beau in fact they all like me I could attach Miss Mackenzie I am sure if I liked — at dinner gave Miss De Sans a motto signi
fying heaven made her to charm and me to love her on leaving her before dinner she somehow shook
hands then saluted me in the French manner then in the English I immediately kissed her again with a litt
le more pressure of the lips ssaying that is Yorkshire she had before remarked my inquisitive curious look
I said it was like the look of other people the Mackenzies etc. no said she it is only like yourself but I don’t
dislike it she slightly coloured tonight when I gave her the four lines about her pulse she cer

tainly likes me and Mrs Barlow flirts with me — Rain during last night as there has been every night for some nights past —
A few light drops as I returned from the palais royal this morning, but the sun got out about 3 and the afternoon and evening have been
very fine — Fahrenheit 64°. at 11 1/4, at which hour finished the last 29 lines of today — Had a fire in my room all the
morning (the 1st I have had since my coming here, and the last I intend to have for some time to come) on account of Mrs. MacKenzie
it was tiresome — wanted so much looking after to keep it burning — Mr. Franks left his address for me
with Madame de Boyve ‘William H: Franks Carrig Mallow County of Cork’ — Miss MacKenzie gave me a list
of books to read among which ‘Valerius, a Roman story: A few days in Athens, translated from an ancient Greek manuscript by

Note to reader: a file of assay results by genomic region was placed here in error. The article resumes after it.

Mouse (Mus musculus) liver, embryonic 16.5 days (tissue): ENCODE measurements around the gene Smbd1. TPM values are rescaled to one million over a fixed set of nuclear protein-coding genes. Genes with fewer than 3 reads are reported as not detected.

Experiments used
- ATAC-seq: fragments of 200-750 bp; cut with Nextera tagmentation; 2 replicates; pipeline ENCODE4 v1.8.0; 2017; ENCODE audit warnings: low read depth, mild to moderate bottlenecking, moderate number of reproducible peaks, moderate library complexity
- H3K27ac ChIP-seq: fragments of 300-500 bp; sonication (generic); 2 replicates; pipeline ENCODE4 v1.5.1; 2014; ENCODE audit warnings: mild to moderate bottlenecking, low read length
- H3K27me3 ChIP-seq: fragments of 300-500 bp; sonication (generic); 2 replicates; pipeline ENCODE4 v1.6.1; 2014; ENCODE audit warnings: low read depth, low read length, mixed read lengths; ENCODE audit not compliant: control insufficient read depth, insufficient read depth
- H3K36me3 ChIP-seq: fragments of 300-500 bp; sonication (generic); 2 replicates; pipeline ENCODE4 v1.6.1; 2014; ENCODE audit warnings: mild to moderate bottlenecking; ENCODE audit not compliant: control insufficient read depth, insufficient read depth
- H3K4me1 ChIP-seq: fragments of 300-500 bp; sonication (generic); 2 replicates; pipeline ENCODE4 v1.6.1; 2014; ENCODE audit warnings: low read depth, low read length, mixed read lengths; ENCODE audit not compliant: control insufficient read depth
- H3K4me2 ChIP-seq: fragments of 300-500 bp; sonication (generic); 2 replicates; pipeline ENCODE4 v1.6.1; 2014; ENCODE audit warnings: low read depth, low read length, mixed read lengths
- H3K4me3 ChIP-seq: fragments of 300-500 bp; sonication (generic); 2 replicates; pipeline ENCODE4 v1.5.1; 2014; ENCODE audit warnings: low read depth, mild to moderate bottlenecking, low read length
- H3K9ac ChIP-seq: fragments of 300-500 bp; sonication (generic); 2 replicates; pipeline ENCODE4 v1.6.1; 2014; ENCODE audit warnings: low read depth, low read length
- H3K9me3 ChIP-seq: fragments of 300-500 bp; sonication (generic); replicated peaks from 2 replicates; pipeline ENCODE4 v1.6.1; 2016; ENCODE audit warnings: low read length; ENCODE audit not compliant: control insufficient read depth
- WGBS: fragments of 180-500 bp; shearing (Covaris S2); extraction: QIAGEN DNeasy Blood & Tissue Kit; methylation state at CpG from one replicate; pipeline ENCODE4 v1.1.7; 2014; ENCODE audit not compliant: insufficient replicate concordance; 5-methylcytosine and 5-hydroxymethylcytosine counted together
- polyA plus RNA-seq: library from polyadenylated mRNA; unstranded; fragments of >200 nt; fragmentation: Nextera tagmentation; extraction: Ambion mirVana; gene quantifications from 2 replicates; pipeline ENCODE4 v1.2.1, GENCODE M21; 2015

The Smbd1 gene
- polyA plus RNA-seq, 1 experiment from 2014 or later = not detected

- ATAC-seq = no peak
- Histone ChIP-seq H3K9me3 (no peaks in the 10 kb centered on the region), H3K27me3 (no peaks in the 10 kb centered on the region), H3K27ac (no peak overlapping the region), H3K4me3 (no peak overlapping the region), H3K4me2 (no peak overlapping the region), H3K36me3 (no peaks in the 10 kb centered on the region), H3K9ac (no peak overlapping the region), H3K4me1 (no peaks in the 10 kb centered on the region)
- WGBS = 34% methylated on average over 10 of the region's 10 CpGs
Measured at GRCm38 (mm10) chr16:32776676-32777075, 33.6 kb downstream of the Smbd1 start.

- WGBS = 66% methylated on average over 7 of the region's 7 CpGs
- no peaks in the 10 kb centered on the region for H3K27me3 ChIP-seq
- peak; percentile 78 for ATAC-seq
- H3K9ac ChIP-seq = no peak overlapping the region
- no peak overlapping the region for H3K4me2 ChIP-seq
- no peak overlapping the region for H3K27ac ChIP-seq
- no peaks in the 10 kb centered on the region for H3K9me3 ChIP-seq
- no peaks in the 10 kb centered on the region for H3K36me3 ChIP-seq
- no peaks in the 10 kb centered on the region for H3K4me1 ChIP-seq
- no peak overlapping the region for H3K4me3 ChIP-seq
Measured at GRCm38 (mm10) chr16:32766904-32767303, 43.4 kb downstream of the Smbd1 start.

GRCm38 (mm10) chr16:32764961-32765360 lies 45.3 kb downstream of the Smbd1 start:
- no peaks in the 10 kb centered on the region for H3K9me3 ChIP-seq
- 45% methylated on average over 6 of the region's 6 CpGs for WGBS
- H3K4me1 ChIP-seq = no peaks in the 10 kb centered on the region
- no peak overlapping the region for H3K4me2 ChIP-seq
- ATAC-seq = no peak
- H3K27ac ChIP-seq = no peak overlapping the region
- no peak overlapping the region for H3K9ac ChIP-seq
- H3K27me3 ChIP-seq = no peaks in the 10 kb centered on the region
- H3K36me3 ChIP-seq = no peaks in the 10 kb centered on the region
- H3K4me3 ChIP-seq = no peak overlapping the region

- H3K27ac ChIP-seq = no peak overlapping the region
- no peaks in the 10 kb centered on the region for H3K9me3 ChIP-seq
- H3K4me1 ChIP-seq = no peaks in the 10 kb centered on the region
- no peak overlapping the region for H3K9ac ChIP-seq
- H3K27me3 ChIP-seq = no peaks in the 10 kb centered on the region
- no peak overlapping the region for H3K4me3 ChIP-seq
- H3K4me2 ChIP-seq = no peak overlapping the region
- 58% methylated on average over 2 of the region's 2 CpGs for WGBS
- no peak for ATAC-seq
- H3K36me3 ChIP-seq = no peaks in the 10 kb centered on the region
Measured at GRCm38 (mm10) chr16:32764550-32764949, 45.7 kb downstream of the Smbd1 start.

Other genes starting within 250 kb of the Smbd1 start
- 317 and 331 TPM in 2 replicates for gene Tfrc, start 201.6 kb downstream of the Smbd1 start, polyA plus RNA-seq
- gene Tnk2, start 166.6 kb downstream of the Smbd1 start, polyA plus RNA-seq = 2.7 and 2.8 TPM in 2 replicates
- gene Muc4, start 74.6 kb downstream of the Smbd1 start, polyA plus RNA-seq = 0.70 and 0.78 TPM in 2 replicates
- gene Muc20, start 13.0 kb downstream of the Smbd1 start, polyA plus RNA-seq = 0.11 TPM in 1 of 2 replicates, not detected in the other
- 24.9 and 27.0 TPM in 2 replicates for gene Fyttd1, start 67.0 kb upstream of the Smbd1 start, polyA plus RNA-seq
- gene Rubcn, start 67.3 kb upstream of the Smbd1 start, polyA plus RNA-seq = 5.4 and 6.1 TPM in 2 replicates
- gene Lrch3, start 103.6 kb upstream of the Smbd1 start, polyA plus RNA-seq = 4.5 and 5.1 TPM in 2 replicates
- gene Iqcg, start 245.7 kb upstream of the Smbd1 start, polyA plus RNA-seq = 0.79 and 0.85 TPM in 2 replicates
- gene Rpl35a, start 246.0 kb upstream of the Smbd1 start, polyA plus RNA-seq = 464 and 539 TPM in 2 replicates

‘Francis Wright: the life of Ali Pacha, vizir of [illegible] Janina: Hajji Baba, by Monsieur Morier: the
‘Favourite of Nature and Osmond by the same author: Peter Schlemil, in English translation from the German — The diary of an
‘Invalid by Monsieur Matthews: Rome in the 19th century Hemans’s historic scenes: Southey’s history of
the Peninsular war: and Edition of Chatterton, surtout the ‘life, and the whole of the 2 last volumes’ etc. etc.
E..[below] o. — Petrarch ‘would fancy himself amid the eternal joys of paradise, when in his imagination his eyes met
‘the eyes of Laura, and he saw them brighten with a smile of love — a situation which he has described in
‘3 lines which no translation can render, and to which no criticism can do justice’:
‘Pace tranquilla, senza alcuno affanno,
Simile a quella ch’è nel cielo eterna,
Move dal loro innamorato riso.’ Essays on Petrarch 30/325. by Ugo Foscolo.
‘Pur mi consola, che morir per lei
Meglio è che gioir d’altra’. 38/325.
‘Non è si duro cor che lacrimando,
Pregando, amando talor non si smova. 42/325
‘with these lines ends the poetry which he wrote during the life of Laura. Her beauty had long since
yielded more to infirmity than to age. .... His friends wondered how a beauty so withered should continue
to inspire so ardent an attachment. ‘What does it signify’, answered Petrarch, ‘that the bow can no longer
wound, since its mortal blow has been already inflicted?’
Piaga per allentar d’arco non sana.
What deep wounds ever closed without a scar?
The heart’s bleed longest, and but heal to wear
That which disfigures it. Childe Harold. 43/325
Il desir vive, e la speranza è morta. 43/325
Mai diviso
Da te non fu il mio cor, nè giammai fia: 46/325
Se al mondo tu piacesti agli occhi miei, 47/325
Questo mi taccio.
My tongue shall never reveal whether thou hast been as dear to my eyes as to my heart —
Petrarch called the French ‘enervated madmen’, and the Germans ‘brutal knaves’ 131/325.
Petrarch changed ‘his father’s name, Pietro, which was idiomatically pronounced Petracco and Petraccolo, into the
sonorous one of Petrarcha’. 135/325

[margin text:] ‘Non è minore il duol, perch’ altri il prema;
Nê maggior per audassi lamentando:
Per finzïon non cresce il ver, nè scema.
there has been little difference in our sympathy, except that the one proclaimed, and the other concealed it.
But complaint does not embitter sufferings, nor does silence soften them’ this Petrarch made Laura speak 48/325.
DateOct 1824
Extent1 page